The year starts on a high note in the city of Salvador, the capital of the state of Bahia. In this famous city, on New Year’s Day, it is time to pay homage to the protector of the sea, Lord Jesus of Seafarers (Bom Jesus dos Navegantes), during a procession that starts in the last few days of the previous year. A triduum is held in the last week of the year and then, on New Year’s Eve, the image of Lord Jesus of Seafarers is brought together with the image of Our Lady of the Conception of the Beach (Nossa Senhora da Conceição da Praia).

 

The climax of the festivities is a Mass held on 1 January, celebrated by the Archbishop of Salvador and primate archbishop of Brazil, at 8 o’clock in the morning. After Mass, the image of Lord Jesus of Seafarers and Our Lady of the Conception of the Beach travel by land to the pier at the Port of Salvador, where they bid farewell, and then Lord Jesus continues in a maritime procession, between Boa Viagem Square and the Basilica of Conceição da Praia.

 

Some 100 vessels take part in the procession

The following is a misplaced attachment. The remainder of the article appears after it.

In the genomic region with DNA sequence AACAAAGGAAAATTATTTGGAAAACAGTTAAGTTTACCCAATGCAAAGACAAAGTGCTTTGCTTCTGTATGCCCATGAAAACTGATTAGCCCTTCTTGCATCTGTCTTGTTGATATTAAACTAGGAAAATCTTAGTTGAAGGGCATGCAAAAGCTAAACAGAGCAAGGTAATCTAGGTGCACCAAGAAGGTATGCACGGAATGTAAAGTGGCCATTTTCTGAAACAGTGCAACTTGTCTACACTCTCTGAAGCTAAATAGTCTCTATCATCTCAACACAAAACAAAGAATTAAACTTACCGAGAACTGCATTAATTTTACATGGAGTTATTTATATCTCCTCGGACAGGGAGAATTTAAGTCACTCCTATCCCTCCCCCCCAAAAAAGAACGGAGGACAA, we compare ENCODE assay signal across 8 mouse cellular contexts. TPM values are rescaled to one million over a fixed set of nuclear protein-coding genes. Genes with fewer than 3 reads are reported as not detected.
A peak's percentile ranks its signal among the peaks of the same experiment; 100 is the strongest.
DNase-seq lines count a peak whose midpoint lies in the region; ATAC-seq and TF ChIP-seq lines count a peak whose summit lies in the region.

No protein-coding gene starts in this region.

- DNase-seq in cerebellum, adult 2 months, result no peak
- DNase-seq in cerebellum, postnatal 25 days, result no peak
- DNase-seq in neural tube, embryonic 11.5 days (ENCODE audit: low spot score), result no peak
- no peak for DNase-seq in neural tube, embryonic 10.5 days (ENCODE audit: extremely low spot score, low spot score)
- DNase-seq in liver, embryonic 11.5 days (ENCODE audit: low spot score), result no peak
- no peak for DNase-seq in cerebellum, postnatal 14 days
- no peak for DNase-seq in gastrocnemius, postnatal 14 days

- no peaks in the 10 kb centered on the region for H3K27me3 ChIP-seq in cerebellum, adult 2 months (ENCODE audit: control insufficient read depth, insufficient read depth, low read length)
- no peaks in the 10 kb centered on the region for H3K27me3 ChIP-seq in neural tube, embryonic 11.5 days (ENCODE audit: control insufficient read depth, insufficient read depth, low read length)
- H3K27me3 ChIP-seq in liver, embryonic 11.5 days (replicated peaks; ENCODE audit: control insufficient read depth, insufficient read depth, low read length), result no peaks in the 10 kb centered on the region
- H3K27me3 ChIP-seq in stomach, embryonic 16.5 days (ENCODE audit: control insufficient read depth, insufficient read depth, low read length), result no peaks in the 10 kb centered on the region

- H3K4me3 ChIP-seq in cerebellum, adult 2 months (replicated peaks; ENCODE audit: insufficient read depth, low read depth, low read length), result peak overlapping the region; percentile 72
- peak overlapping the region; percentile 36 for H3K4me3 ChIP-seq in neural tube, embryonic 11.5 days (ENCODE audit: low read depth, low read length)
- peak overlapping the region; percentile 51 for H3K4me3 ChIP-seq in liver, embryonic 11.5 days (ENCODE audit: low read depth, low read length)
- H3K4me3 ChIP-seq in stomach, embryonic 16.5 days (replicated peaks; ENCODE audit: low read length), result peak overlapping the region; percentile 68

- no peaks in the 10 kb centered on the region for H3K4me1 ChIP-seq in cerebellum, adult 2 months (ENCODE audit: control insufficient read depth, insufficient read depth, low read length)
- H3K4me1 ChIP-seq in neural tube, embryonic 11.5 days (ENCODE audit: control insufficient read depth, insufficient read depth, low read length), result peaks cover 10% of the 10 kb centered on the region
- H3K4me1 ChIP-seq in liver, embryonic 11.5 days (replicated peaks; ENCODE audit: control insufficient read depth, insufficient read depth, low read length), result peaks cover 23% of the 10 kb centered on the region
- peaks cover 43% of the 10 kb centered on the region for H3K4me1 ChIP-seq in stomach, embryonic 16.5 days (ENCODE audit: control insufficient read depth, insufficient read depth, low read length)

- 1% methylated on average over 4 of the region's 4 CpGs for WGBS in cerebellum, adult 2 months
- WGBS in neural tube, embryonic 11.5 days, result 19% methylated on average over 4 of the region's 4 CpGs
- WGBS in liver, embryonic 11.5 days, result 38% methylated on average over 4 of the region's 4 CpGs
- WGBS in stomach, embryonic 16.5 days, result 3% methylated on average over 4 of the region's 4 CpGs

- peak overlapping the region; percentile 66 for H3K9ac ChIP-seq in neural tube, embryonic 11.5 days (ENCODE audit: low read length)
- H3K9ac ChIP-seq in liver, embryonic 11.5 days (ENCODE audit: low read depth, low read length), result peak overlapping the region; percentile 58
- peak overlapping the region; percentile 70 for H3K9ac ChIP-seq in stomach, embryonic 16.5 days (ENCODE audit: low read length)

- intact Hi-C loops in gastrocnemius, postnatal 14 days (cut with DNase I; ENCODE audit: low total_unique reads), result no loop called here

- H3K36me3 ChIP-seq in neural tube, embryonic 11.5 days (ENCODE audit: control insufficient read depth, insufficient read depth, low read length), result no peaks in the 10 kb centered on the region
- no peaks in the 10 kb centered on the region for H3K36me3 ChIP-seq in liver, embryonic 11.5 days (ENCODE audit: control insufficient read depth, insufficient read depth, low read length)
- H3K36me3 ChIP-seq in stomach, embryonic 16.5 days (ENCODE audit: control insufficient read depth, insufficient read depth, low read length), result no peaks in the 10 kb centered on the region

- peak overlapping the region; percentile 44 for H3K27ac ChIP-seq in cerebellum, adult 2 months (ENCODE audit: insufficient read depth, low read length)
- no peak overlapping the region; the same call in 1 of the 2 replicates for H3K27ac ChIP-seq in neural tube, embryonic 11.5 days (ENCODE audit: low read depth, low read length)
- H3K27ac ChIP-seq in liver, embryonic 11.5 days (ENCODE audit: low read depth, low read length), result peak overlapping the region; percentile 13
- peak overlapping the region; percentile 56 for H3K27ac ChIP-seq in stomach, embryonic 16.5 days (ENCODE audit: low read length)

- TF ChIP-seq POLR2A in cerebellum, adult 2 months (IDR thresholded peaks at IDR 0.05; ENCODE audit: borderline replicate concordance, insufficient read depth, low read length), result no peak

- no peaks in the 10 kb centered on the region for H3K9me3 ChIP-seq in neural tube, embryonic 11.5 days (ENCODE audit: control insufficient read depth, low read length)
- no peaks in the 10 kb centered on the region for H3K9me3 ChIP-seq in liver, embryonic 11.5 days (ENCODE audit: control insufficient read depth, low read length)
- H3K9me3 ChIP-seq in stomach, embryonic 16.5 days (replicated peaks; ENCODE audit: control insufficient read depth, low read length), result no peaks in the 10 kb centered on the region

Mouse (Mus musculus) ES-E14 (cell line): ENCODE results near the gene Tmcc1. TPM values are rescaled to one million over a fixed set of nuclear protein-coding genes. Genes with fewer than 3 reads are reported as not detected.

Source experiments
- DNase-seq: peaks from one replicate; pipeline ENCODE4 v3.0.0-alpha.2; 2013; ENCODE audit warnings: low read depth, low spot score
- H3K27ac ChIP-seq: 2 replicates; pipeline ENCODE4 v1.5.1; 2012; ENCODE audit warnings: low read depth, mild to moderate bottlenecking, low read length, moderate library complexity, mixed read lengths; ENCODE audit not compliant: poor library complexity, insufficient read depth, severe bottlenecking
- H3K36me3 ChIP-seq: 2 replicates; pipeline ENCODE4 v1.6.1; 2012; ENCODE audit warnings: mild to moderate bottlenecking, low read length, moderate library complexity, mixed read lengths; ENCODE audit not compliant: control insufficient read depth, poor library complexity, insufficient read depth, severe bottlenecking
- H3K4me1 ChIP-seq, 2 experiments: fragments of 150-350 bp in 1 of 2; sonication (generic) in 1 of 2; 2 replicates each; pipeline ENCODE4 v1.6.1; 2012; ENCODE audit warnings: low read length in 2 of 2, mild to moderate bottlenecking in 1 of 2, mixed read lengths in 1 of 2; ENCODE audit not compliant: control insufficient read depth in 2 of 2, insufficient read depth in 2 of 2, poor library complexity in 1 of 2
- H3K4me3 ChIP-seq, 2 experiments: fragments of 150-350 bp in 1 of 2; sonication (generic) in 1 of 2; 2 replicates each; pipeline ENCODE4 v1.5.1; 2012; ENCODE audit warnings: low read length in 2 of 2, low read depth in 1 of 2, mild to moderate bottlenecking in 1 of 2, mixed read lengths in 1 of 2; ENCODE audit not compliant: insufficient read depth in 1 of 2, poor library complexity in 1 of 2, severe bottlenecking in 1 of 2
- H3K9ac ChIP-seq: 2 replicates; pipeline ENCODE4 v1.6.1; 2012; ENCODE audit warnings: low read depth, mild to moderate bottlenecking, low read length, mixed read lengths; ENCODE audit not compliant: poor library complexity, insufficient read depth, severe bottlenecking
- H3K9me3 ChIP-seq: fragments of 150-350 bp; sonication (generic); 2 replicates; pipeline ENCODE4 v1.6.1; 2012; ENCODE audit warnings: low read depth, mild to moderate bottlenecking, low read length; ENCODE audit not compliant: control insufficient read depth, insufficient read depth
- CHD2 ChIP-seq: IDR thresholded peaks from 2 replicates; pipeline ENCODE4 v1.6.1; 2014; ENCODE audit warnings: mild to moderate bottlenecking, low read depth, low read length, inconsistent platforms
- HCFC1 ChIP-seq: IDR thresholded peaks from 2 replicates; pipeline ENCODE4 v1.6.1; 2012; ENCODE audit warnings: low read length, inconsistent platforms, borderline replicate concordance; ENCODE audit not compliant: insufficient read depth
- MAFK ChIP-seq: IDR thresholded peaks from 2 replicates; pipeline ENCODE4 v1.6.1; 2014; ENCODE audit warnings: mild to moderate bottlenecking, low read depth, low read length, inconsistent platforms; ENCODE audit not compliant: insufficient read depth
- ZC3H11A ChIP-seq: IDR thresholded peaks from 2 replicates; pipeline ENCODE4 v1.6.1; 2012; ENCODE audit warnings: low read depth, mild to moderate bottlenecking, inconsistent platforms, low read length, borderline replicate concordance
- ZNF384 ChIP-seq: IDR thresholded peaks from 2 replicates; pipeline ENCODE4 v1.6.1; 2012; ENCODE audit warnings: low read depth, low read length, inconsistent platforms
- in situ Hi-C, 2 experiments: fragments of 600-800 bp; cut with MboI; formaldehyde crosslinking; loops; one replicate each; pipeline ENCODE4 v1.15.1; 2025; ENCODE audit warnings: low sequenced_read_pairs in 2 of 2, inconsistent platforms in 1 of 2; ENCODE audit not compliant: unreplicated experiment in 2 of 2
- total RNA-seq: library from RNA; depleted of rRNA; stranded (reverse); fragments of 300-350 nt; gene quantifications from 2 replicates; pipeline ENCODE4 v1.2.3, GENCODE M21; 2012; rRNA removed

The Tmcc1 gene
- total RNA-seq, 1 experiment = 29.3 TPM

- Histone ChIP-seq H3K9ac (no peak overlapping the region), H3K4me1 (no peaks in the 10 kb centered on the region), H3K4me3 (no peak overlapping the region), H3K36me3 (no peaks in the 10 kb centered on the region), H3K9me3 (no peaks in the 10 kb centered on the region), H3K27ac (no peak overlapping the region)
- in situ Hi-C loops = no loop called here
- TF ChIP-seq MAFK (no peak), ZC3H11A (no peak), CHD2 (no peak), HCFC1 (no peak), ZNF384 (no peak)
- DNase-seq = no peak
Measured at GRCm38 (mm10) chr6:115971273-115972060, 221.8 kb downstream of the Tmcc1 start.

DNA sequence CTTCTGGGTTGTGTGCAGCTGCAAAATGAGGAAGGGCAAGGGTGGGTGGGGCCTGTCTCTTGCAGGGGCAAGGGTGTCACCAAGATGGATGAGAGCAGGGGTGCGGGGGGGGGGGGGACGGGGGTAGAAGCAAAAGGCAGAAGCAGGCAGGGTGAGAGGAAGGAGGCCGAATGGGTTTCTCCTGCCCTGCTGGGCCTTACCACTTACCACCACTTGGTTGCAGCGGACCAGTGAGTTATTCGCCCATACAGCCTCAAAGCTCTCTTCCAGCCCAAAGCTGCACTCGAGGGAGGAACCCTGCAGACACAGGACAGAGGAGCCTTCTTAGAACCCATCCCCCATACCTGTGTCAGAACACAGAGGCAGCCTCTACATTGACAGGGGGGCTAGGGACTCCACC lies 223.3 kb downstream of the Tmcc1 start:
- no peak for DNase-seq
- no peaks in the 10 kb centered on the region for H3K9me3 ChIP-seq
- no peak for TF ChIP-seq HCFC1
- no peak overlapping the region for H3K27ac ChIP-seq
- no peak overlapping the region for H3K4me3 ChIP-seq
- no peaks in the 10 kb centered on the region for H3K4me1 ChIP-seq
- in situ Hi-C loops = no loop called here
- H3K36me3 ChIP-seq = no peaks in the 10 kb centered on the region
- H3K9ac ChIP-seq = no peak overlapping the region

However, the real highlight of the festive occasion in Bahia is the procession on the following day, in which some 100 vessels join the cortège which takes the statue of Lord Jesus of Seafarers, allocated to the People’s Gratitude Galiot from the Port docks, in the Second Naval District, to Boa Viagem Beach.

 

There, the image is reunited with that of Our Lady of Boa Viagem at noon on the dot, and then both these statues are taken within the Boa Viagem Church. The Church is then closed and the profane commemoration in the square starts at 3 p.m. with stalls selling food and drinks, together with a lot of music scattered around many locations in the Lower City.

 

Brotherhood with 130 men has taken care of the festivities since 1750

 

The preparation work takes place throughout the year. The Beach Team, that is responsible for taking the effigy from one beach to the other, is made up of 130 men of different ages, who have upheld the commitment which the brotherhood has had since the 18th Century.

 

This is a festivity of Portuguese origin, and we believe that this started in 1750. The main purpose of the occasion is to be grateful for the year that has passed, and also ask for a blessing for the year that has just started, but its origins come from a time when fear of the dangers of the seas was great – due to the high number of legends or pirates.